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  • FIRST POST
    • DuWolf
    • By DuWolf 14th Apr 18, 11:04 PM
    • 167Posts
    • 58Thanks
    DuWolf
    Advice over Trial periods for work .. extend again and again and ...
    • #1
    • 14th Apr 18, 11:04 PM
    Advice over Trial periods for work .. extend again and again and ... 14th Apr 18 at 11:04 PM
    I and around 40 others have been employed by a well known supermarket chain at the same time. Our initial contract stated that there would be a probationary period which was 3 months and after we would be offered a permanent contract.
    We all adhered to this with regular meetings and performance reviews. At the end of the 3 months we were all handed a letter which stated congratulations on passing the 3 months but 'Due to business needs' this period will now be extended by another 3 months.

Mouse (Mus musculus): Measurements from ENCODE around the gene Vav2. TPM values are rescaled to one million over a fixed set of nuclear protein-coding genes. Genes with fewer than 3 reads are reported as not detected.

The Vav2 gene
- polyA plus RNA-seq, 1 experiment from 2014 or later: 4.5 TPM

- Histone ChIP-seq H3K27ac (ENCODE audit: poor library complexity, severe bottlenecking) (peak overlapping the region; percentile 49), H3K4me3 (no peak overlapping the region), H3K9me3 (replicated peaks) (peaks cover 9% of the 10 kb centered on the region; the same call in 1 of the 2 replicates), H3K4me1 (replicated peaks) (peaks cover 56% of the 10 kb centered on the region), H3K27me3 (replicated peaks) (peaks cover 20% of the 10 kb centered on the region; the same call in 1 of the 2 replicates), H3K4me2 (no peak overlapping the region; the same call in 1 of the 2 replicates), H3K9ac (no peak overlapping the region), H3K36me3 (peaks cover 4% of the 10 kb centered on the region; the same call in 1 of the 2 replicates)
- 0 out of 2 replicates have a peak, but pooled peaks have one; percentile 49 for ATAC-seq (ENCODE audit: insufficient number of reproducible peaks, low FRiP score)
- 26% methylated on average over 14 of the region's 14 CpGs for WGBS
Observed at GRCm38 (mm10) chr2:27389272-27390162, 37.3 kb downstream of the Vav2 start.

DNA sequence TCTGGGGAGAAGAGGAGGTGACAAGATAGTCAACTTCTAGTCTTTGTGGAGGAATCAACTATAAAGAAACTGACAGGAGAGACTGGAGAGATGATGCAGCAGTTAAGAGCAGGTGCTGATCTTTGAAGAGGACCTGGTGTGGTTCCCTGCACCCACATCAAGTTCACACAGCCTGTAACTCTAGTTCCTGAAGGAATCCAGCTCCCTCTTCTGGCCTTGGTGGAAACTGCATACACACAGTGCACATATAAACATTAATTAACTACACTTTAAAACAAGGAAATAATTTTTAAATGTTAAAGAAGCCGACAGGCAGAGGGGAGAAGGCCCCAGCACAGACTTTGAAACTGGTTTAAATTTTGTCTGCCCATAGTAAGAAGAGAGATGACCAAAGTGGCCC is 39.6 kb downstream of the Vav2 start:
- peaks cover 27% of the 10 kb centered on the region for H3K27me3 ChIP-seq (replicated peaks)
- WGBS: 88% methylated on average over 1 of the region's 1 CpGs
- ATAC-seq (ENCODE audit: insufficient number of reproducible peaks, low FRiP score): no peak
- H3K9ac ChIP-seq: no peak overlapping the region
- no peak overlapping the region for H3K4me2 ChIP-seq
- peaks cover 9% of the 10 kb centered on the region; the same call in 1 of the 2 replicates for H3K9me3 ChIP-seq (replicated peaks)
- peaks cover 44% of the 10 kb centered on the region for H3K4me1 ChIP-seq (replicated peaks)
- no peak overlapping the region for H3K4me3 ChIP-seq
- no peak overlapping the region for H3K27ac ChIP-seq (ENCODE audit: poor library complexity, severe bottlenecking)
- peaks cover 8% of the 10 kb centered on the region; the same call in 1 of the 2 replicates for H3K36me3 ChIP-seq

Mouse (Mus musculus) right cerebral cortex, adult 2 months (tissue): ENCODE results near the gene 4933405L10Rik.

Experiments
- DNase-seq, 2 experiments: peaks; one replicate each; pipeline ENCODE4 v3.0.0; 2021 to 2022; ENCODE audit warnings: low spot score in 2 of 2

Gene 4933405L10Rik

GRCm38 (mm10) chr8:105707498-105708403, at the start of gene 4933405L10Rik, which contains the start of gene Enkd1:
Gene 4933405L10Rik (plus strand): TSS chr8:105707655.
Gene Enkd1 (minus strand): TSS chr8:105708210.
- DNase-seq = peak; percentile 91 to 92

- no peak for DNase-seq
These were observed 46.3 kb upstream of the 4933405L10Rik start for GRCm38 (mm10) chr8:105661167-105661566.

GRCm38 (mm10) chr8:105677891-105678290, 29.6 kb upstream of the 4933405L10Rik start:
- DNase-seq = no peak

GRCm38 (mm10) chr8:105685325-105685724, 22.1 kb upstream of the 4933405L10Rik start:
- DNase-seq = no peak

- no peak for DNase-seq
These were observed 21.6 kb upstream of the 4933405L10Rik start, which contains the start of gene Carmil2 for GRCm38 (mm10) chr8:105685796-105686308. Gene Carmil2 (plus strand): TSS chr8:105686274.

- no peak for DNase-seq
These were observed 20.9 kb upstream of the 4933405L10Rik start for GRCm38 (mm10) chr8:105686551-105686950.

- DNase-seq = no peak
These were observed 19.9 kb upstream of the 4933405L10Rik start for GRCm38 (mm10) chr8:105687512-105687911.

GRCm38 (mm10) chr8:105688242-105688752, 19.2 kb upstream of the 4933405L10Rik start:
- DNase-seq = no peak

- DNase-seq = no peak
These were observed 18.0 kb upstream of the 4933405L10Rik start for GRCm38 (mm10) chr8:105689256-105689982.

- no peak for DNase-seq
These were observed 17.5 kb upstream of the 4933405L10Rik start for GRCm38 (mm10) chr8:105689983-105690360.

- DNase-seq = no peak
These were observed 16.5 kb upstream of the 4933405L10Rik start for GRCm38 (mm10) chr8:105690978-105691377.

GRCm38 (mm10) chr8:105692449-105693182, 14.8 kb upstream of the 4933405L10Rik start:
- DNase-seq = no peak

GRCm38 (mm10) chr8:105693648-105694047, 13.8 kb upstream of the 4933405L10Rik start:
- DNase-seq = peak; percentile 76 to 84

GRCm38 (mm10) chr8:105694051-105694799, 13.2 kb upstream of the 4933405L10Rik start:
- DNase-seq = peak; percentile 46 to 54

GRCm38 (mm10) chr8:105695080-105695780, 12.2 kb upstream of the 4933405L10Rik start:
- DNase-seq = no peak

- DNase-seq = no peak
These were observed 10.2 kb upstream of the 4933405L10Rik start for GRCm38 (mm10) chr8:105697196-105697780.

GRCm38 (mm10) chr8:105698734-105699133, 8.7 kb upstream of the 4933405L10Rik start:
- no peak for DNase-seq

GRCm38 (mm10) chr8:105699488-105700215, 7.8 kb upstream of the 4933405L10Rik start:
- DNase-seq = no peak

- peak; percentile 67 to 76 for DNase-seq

3 Months passed and we had a sit down meeting with the shift manager which assured us that there would be no more extensions at the end of this period and we would be set on as full time.
    Which brings us to this month and this week we are now told this probational will now be extended until January which is a further 9 months.
    In total it will make 18 months on a trial basis and were told by the shift managers they can continue this for 4 years.

    Is this correct what they say? Any advice greatly appreciated.
Page 1
    • Xbigman
    • By Xbigman 15th Apr 18, 1:48 AM
    • 3,132 Posts
    • 1,362 Thanks
    Xbigman
    • #2
    • 15th Apr 18, 1:48 AM
    • #2
    • 15th Apr 18, 1:48 AM